Table 6. Values of volume ratios, Rs at different draft ratios (α) at the PF levels of 2.5% and 0% for the rivers in Canadian prairies and Atlantic Canada.

The rivers affixed by an asterisk (*), (**) and sign () refer to as pairs used for comparison. The bold italic numbers indicate the commonality of parameters in the pair.

(a) (b)

Figure 2. Effect of lag-1 autocorrelation (ρ1m) in the monthly SHI sequences on reservoir volume at increasing draft ratios and PF levels: (a) 2.5% and (b) 0%.

(a) (b)

Figure 3. Effect of coefficient of variation (cvo) in the monthly flow sequences on reservoir volumes at increasing draft ratios and PF levels: (a) PF = 2.5% and (b) PF = 0%.

(a) (b)

Figure 4. Effect of coefficient of variation (cvav) in the monthly SHI sequences on the reservoir volumes at increasing draft ratios and PF levels: (a) 2.5% and (b) 0.0%.

consistently with an increase in the value of α for all rivers. The Rs values are primarily affected by 1) the autocorrelation, ρ1m, and 2) the coefficient of variation cvo (in case of monthly flow sequences (non-standardized), and cvav (in case of the SHI sequences) and are discussed below.

4.1. Assessing the Effect of Autocorrelation and Coefficient of Variation

4.1.1. Effect of Autocorrelation on the Size of Reservoir Storage

To discern the effect of autocorrelation (ρ1m) in river flows, a pairwise approach was adopted. The advantages of the pairwise approach can be cited as 1) the ease of comparison of the results based on the existing framework of contrasting data, 2) a quick visual display of the crucial information, and 3) empirically or experimentally confirming the behavior of the anticipated process outputs. Therefore, the pair of the Bow River [{1}, Table 6] and the South Saskatchewan River [{4}, Table 6] was chosen in which both rivers display nearly the same level of cvo (≈1.05 to 1.06, Table 6) but ρ1m differs significantly (0.50 to 0.64). A graph of Rs versus α shown in Figure 2(a) (Bow River) and Figure 2(b) (South Saskatchewan River) exhibit a stark effect of lag-1 autocorrelation on the reservoir volume. In particular, Rs rises sharply at the high draft ratios, implying that rivers with highly auto-correlated flows require large volumes, especially during extended droughts to meet the draft requirements. Likewise, during high flows, such rivers also need large reservoirs to store the floodwaters for flood control purposes. This observation is in agreement with the findings reported in the literature by Phatarfod [28], Otieno and Ndiritu [29]. Both the aforesaid authors unanimously agreed that the role of serial correlation becomes pronounced at high values of α, which compares very well with the graphical presentation shown in Figure 2(a) and Figure 2(b), computed by the DM method. It can be inferred that the pairwise approach is a simple and straightforward way of looking at the behavior of storage characteristics in relation to the autocorrelation in the inflows to the reservoir.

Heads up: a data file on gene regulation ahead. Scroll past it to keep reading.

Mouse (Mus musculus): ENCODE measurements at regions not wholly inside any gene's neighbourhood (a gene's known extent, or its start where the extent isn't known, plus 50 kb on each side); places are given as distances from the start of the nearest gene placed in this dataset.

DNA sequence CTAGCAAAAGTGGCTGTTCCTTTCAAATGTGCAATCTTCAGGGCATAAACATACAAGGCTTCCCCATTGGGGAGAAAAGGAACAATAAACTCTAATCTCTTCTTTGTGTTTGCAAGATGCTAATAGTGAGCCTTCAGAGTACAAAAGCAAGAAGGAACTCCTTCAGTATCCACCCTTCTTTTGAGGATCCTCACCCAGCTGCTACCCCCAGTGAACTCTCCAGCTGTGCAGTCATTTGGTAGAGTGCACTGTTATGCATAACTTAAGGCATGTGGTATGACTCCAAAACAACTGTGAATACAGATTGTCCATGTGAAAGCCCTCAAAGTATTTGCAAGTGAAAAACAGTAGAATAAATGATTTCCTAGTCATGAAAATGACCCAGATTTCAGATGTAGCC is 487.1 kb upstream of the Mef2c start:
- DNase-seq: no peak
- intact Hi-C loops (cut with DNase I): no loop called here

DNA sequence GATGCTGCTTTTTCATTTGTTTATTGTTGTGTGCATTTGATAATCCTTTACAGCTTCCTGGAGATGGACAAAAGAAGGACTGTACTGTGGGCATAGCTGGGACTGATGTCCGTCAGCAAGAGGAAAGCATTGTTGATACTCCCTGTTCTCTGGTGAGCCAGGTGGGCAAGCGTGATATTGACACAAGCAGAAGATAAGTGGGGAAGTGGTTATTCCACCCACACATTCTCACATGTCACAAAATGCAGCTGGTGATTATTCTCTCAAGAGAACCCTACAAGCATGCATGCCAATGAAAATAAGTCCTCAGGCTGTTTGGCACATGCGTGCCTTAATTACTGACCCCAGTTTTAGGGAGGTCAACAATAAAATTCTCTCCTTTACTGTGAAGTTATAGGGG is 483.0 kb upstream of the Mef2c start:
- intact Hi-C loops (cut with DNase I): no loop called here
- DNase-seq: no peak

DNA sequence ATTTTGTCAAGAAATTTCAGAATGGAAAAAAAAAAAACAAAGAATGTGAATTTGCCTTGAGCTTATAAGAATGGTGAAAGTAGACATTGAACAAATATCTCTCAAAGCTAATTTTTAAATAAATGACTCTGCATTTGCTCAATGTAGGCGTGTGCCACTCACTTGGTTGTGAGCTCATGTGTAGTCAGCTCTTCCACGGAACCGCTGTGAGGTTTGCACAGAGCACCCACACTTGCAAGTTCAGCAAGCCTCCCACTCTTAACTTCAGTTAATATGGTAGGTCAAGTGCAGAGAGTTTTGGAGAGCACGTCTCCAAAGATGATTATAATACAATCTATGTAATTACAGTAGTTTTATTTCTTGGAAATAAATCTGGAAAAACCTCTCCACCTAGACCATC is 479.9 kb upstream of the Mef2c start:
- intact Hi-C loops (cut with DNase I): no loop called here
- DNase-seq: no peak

To further validate the effect of autocorrelation, two additional rivers from an earlier publication [2], the Upper Humber River (Newfoundland, Canada) and the North Margaree River (Nova Scotia, Canada) were analyzed. The statistical parameters of these rivers are summarized in Table 6. These rivers are characterized by low but significant values of ρ1m (=0.13 and 0.17) [24]. These values of ρ1m are far below compared to rivers from Canadian Prairies (Table 1 and Table 6). The Rs values of these rivers were computed by estimating DT-e values by following the procedure used for other rivers. It is apparent from Table 6 that the Rs values of these rivers are very low and less than 0.50 even for α = 0.90, which is indicative that the influence of autocorrelation is very strong in increasing the reservoir volumes. In particular, with the near similar conditions of cvo and cvav between the North Margaree River and the English River, but with a large difference between values of ρ1m (Table 6), the impact of autocorrelation can be appreciated because Rs values are much larger for the English River. Similar behavior is exhibited by a pair of the Upper Humber River and the Pipestone River with near comparable values of cvo and cvav but with a stark difference in ρ1m, the Rs values are much higher for the Pipestone River at high draft ratios.